Hazards and disasters do not occur in a vacuum: they are guided by different preconditions and pressures, which can in turn shape responses in the immediate aftermath and over the long term. These pre-existing conditions and pressures may be basic environmental features of a region, well-established structural features of social organization or culture, or simply short-term processes occurring just before a hazard such as social revolt or migration. Chapter 4 makes an explicit distinction between pre-existing pressures connected to climate, environment, technology, and the economy and those connected to society such as institutions, poverty and inequality, and cultural values. Overall, we suggest that the diversity in pre-existing conditions and pressures seen across time and space played a significant role not only in the likelihood of hazards occurring throughout history, but also in the differing likelihood of hazards turning into disasters.
Chapter 6 discusses the effects of disasters. It distinguishes between effects in the immediate aftermath of the disaster – mortality and demographic recovery; land loss and capital destruction; economic crisis; and blame, scapegoating, and social unrest – and longer-term structural consequences – societal collapse; economic reconstruction; long-term demographic change; reconstruction, reform, and social changes; and redistribution of resources. This chapter argues that disasters, even similar ones, did not always produce homogeneous outcomes. Furthermore, rather than being totally damaging or even controversially regarded as a ‘force for good’, the effects of disasters are best assessed by making a basic distinction between the aggregate level and the distributive level: disasters could be instrumentalized to benefit a certain segment of a given population over others.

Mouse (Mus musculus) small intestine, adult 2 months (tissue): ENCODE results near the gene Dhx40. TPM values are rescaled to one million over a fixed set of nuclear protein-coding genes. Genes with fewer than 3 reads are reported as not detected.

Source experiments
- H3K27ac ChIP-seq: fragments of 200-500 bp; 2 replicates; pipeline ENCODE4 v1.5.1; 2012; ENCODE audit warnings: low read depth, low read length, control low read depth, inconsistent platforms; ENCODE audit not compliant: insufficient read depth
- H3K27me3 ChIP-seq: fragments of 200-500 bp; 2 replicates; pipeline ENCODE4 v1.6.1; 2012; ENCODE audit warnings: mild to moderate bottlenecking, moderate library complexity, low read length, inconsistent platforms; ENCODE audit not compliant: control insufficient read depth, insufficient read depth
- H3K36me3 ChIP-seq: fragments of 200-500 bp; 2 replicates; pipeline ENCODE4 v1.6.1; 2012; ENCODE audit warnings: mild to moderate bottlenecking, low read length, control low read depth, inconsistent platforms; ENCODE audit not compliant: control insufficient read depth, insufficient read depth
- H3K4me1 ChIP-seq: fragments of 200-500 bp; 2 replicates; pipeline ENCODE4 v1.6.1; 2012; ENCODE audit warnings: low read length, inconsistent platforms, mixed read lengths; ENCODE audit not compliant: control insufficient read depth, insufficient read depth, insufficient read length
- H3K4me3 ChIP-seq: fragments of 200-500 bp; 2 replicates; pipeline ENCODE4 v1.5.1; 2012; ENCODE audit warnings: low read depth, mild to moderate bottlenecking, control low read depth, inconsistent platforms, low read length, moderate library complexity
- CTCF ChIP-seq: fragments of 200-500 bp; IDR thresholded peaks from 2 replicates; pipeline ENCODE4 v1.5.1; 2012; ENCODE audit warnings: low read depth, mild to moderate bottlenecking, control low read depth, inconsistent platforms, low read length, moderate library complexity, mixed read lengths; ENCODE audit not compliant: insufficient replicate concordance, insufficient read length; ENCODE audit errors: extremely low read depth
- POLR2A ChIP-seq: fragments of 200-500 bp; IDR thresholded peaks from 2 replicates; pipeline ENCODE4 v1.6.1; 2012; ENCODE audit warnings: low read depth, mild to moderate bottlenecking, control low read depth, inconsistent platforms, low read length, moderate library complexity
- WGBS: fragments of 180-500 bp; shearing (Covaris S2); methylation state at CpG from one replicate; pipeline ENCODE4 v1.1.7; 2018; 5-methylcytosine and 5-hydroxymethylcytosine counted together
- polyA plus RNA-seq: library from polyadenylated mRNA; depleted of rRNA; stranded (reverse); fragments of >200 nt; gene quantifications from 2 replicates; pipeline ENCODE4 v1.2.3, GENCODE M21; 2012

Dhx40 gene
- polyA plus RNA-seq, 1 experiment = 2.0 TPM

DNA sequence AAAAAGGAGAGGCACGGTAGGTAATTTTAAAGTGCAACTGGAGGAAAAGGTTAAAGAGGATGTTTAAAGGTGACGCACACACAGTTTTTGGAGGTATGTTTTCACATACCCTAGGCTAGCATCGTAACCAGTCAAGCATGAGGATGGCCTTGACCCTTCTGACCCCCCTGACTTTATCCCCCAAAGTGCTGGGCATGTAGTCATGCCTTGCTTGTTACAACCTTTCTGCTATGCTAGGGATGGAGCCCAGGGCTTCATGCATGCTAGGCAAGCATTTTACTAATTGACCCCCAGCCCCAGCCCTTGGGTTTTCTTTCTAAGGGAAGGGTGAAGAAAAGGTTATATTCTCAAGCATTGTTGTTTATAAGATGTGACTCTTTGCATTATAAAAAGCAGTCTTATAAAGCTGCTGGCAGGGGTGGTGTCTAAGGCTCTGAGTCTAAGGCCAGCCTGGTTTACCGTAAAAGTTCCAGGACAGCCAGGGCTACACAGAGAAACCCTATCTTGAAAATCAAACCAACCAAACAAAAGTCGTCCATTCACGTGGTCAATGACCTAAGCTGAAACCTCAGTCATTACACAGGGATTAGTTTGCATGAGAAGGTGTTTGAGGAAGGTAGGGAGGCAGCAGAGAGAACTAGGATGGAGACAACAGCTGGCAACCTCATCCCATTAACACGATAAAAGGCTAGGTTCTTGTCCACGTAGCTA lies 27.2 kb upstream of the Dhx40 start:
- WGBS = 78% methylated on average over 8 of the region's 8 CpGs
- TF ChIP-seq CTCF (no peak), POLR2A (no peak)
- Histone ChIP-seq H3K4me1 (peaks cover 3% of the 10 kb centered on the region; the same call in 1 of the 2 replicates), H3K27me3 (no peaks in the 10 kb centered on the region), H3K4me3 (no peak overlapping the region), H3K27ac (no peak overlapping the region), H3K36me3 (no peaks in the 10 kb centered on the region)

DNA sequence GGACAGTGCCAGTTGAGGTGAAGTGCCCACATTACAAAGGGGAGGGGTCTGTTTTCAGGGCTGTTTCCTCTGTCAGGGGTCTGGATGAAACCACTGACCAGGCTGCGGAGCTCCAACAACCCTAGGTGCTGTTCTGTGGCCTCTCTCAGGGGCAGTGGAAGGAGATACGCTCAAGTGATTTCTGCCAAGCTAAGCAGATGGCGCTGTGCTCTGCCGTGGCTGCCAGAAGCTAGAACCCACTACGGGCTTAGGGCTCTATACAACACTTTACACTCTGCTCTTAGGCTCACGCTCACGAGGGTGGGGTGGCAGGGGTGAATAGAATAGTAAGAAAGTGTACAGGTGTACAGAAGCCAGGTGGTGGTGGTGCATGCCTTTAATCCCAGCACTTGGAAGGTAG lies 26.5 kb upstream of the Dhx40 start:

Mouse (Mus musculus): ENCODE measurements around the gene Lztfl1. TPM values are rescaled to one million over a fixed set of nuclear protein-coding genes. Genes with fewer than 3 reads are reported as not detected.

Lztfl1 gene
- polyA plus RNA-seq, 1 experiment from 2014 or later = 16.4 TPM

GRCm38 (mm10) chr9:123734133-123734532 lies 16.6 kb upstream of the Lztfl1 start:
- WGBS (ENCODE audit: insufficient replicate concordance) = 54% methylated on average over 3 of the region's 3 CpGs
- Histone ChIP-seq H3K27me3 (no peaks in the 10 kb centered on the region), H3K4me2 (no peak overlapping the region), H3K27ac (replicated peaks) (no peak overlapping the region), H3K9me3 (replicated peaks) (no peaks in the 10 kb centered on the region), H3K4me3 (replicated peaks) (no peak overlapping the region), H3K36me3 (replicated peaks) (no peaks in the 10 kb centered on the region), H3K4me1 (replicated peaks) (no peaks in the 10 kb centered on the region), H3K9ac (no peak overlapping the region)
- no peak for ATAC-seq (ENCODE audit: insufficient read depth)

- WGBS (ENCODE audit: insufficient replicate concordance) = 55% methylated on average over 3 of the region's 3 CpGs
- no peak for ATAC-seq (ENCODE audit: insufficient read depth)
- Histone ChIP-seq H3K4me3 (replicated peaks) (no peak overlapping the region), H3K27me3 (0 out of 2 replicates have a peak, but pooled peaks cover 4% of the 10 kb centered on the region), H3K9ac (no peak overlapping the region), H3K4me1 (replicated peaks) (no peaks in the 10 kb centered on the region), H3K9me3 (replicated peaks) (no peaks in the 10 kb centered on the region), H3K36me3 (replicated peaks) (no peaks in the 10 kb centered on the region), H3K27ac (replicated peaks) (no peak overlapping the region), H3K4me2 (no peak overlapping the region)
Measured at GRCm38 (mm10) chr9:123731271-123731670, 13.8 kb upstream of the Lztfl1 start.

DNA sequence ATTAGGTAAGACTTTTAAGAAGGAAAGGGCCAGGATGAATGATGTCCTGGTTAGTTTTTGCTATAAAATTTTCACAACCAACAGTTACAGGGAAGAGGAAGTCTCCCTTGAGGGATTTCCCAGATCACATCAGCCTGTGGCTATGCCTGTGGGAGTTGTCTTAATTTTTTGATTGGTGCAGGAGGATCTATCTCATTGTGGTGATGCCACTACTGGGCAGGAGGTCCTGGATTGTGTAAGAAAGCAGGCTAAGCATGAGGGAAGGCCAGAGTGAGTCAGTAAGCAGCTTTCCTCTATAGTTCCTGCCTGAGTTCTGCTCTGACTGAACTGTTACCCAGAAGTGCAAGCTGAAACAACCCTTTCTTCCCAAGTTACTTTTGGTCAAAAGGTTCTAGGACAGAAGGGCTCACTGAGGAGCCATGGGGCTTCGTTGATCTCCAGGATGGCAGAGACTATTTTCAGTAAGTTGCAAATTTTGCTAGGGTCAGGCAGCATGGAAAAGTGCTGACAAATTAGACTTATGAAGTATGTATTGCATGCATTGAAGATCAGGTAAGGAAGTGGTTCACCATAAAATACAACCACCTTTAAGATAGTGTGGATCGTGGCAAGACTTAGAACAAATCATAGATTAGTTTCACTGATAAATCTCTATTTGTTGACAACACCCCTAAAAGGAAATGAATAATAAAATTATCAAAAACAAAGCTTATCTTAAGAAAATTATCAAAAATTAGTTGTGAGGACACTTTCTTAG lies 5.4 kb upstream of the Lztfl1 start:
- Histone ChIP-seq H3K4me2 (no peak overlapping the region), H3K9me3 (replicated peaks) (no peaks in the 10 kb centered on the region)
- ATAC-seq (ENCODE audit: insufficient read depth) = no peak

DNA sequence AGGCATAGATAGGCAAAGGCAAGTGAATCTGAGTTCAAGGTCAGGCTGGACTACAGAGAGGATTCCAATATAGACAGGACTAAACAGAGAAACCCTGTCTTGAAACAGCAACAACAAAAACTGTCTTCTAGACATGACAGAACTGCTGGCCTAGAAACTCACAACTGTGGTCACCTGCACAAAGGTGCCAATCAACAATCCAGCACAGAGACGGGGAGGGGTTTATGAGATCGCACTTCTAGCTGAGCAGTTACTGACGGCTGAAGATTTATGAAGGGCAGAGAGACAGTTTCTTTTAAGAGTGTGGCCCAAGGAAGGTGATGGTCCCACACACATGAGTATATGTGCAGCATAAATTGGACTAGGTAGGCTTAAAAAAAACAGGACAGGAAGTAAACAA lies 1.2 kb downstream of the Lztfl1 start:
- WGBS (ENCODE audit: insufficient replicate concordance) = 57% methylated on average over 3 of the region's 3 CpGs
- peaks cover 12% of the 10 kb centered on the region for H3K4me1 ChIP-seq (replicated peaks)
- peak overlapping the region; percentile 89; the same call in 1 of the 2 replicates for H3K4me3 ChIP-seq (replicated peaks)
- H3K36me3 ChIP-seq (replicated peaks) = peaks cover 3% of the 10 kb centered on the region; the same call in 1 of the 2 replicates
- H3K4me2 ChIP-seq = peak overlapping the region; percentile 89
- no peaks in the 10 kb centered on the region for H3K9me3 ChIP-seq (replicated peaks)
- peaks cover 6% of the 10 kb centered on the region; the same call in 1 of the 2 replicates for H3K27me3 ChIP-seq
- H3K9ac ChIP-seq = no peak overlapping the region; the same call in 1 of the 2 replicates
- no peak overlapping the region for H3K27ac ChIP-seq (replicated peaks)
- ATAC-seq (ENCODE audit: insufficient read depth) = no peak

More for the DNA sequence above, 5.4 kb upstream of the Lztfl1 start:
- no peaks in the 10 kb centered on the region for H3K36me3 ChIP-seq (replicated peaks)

Childhood obesity is of increasing concern in South Africa, and interventions to promote healthy behaviours related to obesity in children are needed. Young children in urban low-income settings are particularly at risk of excess adiposity. The current study aimed to describe how parents of preschool children in an urban South African township view children’s movement and dietary behaviours, and associated barriers and facilitators.
A contextualist qualitative design was utilised with in-depth interviews conducted in the home setting and analysed using reflexive thematic analysis. Field notes were used to contextualise findings.
Four neighbourhoods in a predominantly low-income urban township.
Sixteen parents (fourteen mothers, two fathers) of preschool-age children were recruited via preschools.
Four themes were developed: children’s autonomy and the limits of parental control; balancing trust and fears; the appeal of screens; and aspirations and pressures of parenthood. Barriers to healthy behaviours included children’s food preferences, aspirations and pressures to consume unhealthy foods, other adults giving children snacks, lack of safe places to play, unhealthy food environments and underlying structural factors. Facilitators included set routines, the preschool environment, safe places to play and availability of healthy foods.
Low-income families in Soweto face many structural challenges that cannot easily be addressed through public health interventions, but there may be opportunities for behavioural interventions targeting interpersonal and organisational aspects, such as bedtime routines and preschool snacks, to achieve positive changes. More research on preschoolers’ movement and dietary behaviours, and related interventions, is needed in South Africa.